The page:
I knew when I sold all my furniture that I’d need to replace most of the material things that make life comfortable. It takes time to find things that I like, though I’ve started locating likely items. A clothes washer is next on the list, as I’ll need to use that frequently and it’ll be easier than hauling clothes down to a laundry and back. Another Real Soon Now item is a desk and chair for the computer. I’ve brought a measuring tape with me so that I know what dimensions I’m looking for. Now that I have them written down, a shopping trip is in order.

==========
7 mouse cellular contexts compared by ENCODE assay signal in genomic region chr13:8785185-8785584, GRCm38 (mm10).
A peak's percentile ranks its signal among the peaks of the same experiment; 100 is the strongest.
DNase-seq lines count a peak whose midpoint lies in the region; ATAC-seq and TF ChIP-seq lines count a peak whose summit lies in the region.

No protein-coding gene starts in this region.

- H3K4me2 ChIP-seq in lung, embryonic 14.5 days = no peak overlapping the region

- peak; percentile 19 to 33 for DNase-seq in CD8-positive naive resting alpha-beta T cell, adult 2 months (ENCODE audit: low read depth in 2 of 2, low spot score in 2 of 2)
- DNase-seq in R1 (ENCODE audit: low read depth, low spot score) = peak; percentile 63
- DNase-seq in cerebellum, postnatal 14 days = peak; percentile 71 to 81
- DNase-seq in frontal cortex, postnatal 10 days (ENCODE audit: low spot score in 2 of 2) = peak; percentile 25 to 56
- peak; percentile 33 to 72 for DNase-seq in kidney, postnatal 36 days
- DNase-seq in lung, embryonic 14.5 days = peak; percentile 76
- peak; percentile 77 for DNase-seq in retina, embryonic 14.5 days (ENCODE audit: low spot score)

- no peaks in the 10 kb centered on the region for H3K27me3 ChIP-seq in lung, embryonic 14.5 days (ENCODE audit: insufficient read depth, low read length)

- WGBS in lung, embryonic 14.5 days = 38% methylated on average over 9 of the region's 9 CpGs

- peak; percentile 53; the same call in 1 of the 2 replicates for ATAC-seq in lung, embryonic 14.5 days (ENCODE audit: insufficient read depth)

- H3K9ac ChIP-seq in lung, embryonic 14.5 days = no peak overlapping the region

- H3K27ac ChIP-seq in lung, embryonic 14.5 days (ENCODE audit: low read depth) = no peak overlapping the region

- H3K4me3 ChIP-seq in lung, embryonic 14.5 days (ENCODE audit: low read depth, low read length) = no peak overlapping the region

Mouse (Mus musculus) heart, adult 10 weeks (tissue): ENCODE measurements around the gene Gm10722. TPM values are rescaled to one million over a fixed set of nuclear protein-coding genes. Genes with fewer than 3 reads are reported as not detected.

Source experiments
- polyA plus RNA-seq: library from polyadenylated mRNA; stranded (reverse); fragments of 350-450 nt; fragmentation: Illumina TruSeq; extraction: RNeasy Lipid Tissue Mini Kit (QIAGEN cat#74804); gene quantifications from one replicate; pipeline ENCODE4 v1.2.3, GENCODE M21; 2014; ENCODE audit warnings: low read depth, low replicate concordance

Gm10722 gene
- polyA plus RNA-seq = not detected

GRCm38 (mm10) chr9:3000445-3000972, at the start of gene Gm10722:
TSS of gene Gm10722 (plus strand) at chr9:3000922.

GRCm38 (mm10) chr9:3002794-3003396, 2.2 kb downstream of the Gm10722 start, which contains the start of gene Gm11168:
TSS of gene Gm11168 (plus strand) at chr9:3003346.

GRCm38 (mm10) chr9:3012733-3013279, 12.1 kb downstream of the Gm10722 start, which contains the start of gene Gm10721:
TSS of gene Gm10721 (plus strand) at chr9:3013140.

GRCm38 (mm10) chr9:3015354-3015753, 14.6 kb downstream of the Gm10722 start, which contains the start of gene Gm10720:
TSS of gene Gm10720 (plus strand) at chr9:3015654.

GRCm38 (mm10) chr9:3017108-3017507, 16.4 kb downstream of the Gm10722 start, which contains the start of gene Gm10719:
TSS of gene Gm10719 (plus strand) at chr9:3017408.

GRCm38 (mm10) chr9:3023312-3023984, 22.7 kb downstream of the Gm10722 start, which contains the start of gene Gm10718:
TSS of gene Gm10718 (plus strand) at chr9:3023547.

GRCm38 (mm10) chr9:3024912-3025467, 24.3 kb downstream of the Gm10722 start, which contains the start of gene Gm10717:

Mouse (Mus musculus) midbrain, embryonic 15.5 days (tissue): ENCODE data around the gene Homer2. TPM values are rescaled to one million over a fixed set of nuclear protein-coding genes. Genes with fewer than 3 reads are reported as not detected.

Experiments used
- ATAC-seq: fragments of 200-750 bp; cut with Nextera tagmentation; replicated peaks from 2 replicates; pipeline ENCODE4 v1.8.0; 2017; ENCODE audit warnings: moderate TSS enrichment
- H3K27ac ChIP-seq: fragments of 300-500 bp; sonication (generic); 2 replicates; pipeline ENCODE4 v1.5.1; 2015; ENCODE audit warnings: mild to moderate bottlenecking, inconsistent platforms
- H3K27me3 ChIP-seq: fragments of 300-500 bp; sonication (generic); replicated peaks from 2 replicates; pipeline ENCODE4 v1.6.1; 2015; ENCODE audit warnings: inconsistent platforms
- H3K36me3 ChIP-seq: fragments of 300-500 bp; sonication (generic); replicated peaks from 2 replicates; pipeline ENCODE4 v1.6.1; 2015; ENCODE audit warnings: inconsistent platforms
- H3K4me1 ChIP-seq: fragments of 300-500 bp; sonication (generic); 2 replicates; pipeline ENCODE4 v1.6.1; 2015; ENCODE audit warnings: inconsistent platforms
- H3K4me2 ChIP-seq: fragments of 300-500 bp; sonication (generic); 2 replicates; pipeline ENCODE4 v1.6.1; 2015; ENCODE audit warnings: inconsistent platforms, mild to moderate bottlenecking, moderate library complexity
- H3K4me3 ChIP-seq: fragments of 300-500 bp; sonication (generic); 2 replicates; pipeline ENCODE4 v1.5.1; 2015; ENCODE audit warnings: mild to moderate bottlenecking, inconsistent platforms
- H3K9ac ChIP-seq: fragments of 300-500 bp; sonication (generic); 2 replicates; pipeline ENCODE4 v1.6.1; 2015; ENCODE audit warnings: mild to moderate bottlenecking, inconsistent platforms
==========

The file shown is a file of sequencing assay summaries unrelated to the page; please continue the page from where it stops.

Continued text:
My brother took me to Ikea near Palmanova earlier in the week. They are the same everywhere. The vast maze of the place aggravated my dizziness and I suspect that visual overstimulation may well have something to do with it. I’m not fond of them at all, as the styles aren’t really what I’m into, with only a few exceptions. I’ve had Ikea items before and the bookshelves, at least, just don’t hold up to my literary needs. They’re fine for paperbacks and cheap hardbacks, but my books tend to be of the heavy and often academic variety, which seem to weigh about twice as much per square inch. Ikea shelves die under that sort of assault fairly quickly. My brother took me over to the furniture shop on the base, run by an Italian company that custom builds things, but I’m not sure if I can afford shelves there on the scale at which I will actually need them. I’ve taken measurements for the room that the library will live in, but until I get a look at what comes out of the boxes and gets stacked around, I won’t be able to make a fair assessment.